“Shockingly prevalent” ageist attitudes damaging worker well-being

“Shockingly prevalent” ageist attitudes damaging worker well-being

The health and well-being of UK workers is being damaged by “abundant” and “often unchallenged” ageism in the workplace and across society, a new report has found.

The study, published by the Royal Society of Public Health (RSPH) in partnership with the Calouste Gulbenkian Foundation, suggests that the perception an individual has over their aging has a significant impact on their health. In particular, it can affect the likelihood of developing dementia and following a balanced diet, as well as the speed of a patient’s recovery following a cardiovascular event.

The report also highlights evidence that life expectancy may also be affected by a person’s perceptions about getting older: those with a positive outlook can expect to live on average 7.5 years longer than those with a negative one.

In a survey of some 2,000 people, the study also found that around 75% of people believed that physical health problems associated with aging would hold them back from doing the things they enjoy. Meanwhile, a third suggested that they viewed long-term illness as an accepted part of getting older.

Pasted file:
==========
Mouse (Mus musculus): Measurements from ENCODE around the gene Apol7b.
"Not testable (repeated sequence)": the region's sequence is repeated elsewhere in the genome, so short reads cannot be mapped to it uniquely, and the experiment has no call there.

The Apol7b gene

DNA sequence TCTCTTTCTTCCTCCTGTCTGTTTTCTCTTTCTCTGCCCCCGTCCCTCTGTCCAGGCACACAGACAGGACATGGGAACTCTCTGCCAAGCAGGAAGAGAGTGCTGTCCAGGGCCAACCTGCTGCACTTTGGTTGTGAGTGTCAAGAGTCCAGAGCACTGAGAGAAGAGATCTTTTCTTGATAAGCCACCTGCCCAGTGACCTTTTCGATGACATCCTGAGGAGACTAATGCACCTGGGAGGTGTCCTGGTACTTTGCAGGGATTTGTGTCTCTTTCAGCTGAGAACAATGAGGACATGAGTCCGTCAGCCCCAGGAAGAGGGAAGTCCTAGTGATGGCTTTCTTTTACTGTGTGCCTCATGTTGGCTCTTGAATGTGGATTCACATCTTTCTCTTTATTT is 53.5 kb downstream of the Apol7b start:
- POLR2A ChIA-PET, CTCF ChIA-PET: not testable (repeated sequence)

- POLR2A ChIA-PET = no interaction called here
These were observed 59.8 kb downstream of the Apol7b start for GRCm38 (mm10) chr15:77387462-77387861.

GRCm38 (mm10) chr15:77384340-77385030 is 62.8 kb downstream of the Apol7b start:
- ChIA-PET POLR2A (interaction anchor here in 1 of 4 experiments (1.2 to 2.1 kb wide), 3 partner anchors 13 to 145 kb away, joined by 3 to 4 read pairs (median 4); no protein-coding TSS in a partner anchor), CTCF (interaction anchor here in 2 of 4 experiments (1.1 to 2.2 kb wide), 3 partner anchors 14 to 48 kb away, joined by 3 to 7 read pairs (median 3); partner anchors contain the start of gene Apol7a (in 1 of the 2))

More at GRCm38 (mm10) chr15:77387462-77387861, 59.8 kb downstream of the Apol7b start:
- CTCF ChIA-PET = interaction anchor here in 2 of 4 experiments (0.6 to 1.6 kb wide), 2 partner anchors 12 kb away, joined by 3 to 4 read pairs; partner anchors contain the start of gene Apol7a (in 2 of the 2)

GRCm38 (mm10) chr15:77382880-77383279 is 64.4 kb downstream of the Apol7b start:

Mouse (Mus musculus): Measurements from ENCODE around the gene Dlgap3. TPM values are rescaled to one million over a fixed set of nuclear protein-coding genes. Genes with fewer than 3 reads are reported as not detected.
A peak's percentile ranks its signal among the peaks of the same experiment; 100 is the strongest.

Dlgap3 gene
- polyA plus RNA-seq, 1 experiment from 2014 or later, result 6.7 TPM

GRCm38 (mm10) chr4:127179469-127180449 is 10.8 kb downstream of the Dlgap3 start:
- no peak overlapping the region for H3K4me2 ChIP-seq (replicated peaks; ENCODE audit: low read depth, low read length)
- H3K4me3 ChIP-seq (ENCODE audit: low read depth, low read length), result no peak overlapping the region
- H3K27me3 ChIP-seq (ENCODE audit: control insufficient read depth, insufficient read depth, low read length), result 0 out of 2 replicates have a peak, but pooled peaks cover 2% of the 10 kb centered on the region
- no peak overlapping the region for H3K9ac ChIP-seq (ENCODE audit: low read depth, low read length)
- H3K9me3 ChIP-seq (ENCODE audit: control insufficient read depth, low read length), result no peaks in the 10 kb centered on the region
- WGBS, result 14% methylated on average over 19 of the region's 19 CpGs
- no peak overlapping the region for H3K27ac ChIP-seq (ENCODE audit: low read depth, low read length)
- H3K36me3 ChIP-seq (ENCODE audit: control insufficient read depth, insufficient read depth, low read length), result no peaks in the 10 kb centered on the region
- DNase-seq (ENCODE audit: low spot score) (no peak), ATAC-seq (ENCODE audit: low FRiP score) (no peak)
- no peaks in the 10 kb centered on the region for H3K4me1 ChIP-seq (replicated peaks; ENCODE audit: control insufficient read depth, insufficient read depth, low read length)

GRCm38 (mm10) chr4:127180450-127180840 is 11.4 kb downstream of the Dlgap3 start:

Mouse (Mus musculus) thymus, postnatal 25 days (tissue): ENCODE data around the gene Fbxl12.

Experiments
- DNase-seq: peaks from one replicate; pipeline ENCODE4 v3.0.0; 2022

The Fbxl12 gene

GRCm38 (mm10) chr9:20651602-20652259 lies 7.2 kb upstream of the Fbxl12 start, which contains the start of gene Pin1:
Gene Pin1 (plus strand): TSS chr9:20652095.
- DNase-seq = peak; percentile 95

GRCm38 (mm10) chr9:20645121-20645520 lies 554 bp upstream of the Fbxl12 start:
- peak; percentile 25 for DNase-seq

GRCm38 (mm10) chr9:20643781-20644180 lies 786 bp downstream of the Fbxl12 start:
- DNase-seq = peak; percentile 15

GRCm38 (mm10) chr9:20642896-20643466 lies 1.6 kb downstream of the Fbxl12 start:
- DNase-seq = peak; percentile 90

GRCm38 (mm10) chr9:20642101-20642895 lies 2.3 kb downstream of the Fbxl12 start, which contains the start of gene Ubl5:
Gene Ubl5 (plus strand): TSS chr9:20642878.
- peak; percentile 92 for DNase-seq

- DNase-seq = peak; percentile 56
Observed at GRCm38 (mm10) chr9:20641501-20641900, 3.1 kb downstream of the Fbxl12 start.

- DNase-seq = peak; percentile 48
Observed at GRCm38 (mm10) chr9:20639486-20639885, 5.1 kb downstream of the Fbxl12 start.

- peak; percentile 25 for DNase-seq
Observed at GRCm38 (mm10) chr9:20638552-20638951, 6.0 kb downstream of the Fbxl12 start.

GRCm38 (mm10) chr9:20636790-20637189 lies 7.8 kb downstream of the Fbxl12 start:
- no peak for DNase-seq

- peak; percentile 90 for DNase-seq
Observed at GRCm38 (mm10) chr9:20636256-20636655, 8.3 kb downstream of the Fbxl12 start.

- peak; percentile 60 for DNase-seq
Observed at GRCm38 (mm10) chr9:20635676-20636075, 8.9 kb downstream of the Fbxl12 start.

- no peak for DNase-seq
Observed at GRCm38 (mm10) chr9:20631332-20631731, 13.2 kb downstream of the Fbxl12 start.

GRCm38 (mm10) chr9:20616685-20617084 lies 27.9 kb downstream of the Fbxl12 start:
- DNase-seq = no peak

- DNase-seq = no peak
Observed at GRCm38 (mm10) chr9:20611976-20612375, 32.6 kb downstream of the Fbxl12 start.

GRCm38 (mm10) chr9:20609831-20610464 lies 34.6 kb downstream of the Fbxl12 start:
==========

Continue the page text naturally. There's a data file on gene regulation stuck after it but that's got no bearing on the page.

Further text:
Amongst the recommendations made, the report calls for workforce training about ageism and mandating age-neutral language within the recruitment process, as well as further workplace changes that include the introduction of statutory carers’ leave for employees with caring responsibilities, and ensuring that employees have access to flexible and remote working.

Discussing these recommendations, Andrew Barnett, Director of the Calouste Gulbenkian Foundation (UK Branch) commented: “Employers could certainly benefit from hosting these interventions by increasing the retention and productivity of their workers, as well as an external reputation of being a mindful employer, but also in understanding they are playing their part in supporting healthier and happier later lives in the communities in which they operate.”

Writing in IZA World of Labor, Carol Graham says that the well-being of older workers: “Late-life workers under voluntary part- or full-time arrangements, have higher levels of well-being (in some dimensions) than retirees.”  

She continues: “Higher levels of well-being are in turn associated with better health and greater productivity, suggesting that the benefits of such arrangements could extend beyond the individual to society.”

Read more articles on retirement and late-life work.

For specific expertise on late-life work get in touch directly with Matteo Picchio.